The Case for Gilda
Many Long Halloween analysts dismiss Gilda Dent’s confession, delivered while she burns the Holiday Killer’s garb and an unused gun (which most theories seem to not mention), as the ravings of a woman who has cracked under pressure.
Additionally, they posit that:
- Gilda’s motive for her killings (to ease Harvey’s caseload) does not make sense.
- Gilda did not have the means to perform the Thanksgiving and Christmas killings.
- The switch from Gilda to Alberto requires too many coincidences to work.
However, working under the assumption that Harvey’s statement about there being two Holiday Killers is meant to implicate Gilda without revealing her directly, we can provide satisfactory explanations for the above, as well as some additional proof that Gilda did actually commit the first three Holiday murders.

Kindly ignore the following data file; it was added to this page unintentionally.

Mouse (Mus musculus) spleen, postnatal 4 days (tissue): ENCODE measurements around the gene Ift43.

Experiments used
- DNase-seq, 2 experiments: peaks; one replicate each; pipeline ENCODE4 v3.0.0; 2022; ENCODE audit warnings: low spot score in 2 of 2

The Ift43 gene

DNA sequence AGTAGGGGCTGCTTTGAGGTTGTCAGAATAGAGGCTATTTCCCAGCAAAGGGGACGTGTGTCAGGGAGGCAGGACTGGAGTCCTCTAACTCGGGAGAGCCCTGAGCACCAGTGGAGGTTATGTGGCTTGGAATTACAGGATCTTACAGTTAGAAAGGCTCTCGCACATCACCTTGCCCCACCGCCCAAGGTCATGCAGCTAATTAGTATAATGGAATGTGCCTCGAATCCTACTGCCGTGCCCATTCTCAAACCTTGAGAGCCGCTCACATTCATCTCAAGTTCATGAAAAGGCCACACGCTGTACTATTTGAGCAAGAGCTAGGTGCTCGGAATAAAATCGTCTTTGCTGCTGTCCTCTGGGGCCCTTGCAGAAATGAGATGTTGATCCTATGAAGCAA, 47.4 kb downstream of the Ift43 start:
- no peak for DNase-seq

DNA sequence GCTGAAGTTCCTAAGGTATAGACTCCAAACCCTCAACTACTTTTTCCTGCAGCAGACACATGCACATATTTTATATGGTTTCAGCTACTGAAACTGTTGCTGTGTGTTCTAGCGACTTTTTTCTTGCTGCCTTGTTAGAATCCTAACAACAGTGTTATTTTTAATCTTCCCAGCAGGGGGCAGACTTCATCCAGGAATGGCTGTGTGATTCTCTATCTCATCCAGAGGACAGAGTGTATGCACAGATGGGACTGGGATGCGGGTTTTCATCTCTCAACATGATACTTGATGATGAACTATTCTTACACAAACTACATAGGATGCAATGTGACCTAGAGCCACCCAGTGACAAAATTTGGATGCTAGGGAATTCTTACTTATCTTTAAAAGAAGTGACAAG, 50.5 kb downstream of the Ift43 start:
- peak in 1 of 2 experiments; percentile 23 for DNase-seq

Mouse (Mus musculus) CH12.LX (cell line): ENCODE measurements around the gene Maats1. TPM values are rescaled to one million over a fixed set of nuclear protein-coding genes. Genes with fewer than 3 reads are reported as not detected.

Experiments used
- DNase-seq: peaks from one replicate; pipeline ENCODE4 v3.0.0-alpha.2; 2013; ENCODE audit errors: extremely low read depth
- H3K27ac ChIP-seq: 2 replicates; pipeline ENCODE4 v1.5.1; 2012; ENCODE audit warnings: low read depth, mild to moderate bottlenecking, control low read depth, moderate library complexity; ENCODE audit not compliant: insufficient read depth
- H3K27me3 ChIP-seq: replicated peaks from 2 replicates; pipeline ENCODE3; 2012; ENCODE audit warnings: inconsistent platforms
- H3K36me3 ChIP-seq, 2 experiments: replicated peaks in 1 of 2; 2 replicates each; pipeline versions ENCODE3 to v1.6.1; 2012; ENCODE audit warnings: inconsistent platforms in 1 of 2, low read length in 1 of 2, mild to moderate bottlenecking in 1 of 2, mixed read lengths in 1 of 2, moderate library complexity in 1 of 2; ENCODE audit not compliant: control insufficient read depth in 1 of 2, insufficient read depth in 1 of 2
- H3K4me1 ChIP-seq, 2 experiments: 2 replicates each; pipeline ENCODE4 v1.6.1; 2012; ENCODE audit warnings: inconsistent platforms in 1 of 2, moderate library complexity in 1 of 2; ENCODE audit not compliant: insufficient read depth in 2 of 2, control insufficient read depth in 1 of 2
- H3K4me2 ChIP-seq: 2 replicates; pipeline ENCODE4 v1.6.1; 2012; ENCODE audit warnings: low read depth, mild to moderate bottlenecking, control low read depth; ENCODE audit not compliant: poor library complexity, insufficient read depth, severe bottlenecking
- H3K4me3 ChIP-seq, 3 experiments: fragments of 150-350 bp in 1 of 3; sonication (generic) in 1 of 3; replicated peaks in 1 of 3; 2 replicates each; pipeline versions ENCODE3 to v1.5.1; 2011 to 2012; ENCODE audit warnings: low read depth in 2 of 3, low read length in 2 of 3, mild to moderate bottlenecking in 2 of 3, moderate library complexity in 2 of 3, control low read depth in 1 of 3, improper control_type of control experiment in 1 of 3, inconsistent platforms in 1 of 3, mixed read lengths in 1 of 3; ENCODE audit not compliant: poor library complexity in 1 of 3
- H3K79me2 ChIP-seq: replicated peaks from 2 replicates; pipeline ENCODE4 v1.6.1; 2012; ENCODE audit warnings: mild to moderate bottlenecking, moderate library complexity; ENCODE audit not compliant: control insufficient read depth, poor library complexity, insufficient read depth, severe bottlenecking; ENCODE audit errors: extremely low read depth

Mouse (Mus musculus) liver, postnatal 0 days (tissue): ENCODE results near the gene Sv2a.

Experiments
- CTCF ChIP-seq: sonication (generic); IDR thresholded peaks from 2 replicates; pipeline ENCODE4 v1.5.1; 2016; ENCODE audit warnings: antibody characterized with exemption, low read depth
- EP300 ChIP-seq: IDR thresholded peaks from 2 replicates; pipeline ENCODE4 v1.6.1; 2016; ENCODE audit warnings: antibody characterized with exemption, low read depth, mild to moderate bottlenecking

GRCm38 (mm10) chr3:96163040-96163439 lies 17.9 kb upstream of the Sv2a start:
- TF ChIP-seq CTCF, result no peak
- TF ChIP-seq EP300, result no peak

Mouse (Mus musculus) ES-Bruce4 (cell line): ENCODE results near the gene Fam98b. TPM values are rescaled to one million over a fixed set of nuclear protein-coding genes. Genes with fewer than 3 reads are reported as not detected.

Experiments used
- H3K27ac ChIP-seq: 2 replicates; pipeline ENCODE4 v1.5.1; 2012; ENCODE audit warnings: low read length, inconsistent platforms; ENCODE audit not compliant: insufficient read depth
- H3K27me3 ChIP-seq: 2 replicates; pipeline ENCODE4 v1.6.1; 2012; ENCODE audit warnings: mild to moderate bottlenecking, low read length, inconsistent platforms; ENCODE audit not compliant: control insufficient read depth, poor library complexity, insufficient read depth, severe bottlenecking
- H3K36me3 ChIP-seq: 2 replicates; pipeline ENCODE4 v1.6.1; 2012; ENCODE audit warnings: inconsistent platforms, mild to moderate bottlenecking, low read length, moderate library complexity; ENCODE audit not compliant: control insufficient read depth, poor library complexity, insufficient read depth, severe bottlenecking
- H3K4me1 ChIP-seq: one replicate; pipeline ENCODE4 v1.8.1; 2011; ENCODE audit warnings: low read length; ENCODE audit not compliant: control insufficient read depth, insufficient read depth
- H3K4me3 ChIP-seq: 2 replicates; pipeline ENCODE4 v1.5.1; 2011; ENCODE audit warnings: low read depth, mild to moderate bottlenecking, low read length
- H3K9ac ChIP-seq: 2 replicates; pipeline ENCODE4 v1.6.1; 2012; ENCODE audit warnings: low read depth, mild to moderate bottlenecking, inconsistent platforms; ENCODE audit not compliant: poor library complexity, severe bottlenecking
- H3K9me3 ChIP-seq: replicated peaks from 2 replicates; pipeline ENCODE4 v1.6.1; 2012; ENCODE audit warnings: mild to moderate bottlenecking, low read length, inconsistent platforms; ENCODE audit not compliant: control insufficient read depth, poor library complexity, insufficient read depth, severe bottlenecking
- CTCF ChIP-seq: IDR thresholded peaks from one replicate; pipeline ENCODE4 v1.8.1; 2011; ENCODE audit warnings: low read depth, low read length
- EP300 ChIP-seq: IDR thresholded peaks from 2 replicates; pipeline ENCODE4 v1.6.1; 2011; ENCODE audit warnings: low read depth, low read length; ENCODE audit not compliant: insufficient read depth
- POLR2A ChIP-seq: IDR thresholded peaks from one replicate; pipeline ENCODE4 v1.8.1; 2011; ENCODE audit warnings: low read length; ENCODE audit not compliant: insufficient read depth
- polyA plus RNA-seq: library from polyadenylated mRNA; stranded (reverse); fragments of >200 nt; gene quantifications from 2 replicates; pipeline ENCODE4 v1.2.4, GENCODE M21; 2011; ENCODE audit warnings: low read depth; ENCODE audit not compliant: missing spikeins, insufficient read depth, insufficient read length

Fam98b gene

Firstly, Gilda’s initial killings target those she knows about or has access to. We see the Holiday Killer preparing their first gun well before Richard Daniel is murdered by Johnny Viti. But the actual Holiday killing takes place after Daniel’s murder. More importantly, it takes place after Gilda receives a phone call informing her of Daniel’s murder, and possibly even of Jim Gordon’s primary suspect: Johnny Viti.
From there, Gilda simply has to track Viti down and commit her first murder, which would theoretically free up some of Harvey’s time, as he no longer has to prove who murdered Daniel. That’s one less loose end in the Roman case, which is what Harvey’s primarily working on.